Wisconsin Lawmakers Introduce Cannabis Decriminalization Bill
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Wisconsin Lawmakers Introduce Cannabis Decriminalization Bill

The legislation would eliminate criminal and civil penalties for the possession of up to 28 grams of cannabis.

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October 31, 2019

Democratic lawmakers in Wisconsin have introduced legislation that would eliminate criminal and civil penalties for the possession of up to 28 grams of cannabis, according to a Wisconsin Public Radio report.

Under current state law, the first possession offense is punishable by a fine of up to $1,000 and up to six months in jail, the news outlet reported. A second possession charge is a felony and carries a penalty of up to $10,000 and up to three and a half years in prison.

The new legislation would also create an expungement process to clear cannabis-related convictions involving the possession of less than 28 grams, according to Wisconsin Public Radio.

This latest push for decriminalization in the state is similar to provisions that Gov. Tony Evers included in his state budget proposal earlier this year, which addressed decriminalization and the legalization of medical cannabis. Republican lawmakers hold majorities in the state Assembly and Senate, and removed Evers’ cannabis proposal from the budget, Wisconsin Public Radio reported.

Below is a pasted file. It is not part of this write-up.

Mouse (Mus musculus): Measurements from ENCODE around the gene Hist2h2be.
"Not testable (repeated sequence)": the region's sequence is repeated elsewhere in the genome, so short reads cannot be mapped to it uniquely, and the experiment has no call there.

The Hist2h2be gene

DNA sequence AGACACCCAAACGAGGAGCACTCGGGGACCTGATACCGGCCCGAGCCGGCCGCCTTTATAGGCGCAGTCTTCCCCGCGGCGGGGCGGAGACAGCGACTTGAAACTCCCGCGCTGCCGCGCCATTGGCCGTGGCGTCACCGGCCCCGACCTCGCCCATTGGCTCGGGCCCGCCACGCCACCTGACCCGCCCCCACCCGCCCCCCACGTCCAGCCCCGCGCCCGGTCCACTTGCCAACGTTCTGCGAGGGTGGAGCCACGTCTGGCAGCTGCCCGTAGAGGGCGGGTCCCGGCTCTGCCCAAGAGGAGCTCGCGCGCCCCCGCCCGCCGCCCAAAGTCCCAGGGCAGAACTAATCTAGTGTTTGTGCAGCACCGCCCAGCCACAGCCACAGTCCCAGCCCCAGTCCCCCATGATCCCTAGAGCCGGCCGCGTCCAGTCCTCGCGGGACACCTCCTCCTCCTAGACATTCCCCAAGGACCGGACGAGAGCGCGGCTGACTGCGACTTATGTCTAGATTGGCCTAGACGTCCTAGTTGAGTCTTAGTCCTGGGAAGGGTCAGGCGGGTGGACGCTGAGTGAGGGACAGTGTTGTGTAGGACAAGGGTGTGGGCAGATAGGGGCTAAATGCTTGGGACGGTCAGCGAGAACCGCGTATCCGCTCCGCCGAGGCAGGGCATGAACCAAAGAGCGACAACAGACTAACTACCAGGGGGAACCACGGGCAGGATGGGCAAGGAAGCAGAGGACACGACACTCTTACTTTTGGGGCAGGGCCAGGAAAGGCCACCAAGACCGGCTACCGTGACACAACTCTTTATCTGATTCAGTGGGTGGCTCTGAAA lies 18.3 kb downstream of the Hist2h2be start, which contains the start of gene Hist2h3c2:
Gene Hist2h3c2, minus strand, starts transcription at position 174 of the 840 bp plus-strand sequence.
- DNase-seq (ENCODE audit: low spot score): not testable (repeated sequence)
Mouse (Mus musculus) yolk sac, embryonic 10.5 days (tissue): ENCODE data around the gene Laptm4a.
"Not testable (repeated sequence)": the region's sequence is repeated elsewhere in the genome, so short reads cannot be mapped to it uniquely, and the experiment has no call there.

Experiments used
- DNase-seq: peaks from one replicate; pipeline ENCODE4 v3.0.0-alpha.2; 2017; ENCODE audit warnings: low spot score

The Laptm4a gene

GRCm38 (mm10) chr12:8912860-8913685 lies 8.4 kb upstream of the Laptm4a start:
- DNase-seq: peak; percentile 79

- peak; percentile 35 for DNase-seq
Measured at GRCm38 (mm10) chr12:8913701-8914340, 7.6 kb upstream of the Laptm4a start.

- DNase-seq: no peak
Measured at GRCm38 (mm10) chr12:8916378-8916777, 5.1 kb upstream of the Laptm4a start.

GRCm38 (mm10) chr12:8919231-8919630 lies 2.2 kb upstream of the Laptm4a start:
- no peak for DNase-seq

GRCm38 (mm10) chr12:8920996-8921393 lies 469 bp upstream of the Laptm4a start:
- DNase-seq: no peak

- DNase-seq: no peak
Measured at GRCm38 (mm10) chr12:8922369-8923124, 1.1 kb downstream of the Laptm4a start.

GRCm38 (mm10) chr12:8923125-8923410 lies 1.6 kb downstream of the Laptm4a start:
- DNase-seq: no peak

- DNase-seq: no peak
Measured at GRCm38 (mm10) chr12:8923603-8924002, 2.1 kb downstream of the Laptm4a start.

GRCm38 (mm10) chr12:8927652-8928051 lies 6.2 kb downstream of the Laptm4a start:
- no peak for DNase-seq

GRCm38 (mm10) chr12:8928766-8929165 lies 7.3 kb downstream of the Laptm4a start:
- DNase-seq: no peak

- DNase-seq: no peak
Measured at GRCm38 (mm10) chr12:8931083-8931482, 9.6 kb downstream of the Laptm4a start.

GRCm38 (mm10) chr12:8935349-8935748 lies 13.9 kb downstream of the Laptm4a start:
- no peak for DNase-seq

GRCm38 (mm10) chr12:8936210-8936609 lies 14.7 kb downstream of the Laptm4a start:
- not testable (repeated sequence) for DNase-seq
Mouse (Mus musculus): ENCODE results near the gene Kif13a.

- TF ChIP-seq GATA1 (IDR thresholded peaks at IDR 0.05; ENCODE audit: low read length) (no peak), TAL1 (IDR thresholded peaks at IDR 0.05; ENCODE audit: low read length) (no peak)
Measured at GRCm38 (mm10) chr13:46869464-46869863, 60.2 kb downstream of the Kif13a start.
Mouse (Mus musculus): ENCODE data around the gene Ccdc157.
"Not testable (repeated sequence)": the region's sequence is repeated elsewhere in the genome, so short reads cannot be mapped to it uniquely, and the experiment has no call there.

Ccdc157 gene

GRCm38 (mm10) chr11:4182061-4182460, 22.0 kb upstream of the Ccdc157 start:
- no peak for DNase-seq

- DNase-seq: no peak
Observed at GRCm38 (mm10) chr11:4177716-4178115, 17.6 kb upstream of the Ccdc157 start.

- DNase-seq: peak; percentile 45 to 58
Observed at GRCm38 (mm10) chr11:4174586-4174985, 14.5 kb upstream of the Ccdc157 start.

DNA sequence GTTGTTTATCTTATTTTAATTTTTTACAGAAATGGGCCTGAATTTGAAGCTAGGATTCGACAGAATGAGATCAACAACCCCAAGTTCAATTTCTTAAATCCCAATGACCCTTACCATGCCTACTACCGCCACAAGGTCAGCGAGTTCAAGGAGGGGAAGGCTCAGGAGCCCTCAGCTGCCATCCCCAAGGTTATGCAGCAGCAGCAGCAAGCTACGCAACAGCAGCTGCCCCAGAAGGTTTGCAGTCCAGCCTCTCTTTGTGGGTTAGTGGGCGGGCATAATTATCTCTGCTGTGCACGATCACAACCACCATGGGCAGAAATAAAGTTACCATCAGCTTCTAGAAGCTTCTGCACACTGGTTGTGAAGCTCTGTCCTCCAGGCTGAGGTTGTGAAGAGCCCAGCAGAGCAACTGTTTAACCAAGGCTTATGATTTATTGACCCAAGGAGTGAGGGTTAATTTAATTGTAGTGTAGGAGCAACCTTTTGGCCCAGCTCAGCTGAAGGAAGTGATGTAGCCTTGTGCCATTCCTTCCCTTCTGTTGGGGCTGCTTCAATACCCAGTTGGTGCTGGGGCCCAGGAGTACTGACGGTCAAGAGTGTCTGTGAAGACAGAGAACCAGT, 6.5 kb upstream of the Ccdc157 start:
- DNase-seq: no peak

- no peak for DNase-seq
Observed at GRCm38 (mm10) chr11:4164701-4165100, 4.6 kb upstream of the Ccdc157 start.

Lawmakers introduced bipartisan legislation Sept. 20 to legalize medical cannabis in the state, although Republican opposition to any kind of cannabis policy reform remains strong.

Republican leaders reiterated their opposition earlier this week, according to Wisconsin Public Radio. A spokesperson for Assembly Speaker Robin Vos told the news outlet that the speaker remains opposed to decriminalization and said the issue lacks support among Assembly Republicans. However, Vos announced over the summer that he would like to work on legalizing medical cannabis this fall.

In the Senate, Majority Leader Scott Fitzgerald remains opposed to legalization of any kind.

“I’ve long been an opponent to any type of marijuana legalization and doubt that any proposals currently being floated will gain support from Republicans in the Senate,” Fitzgerald told Wisconsin Public Radio.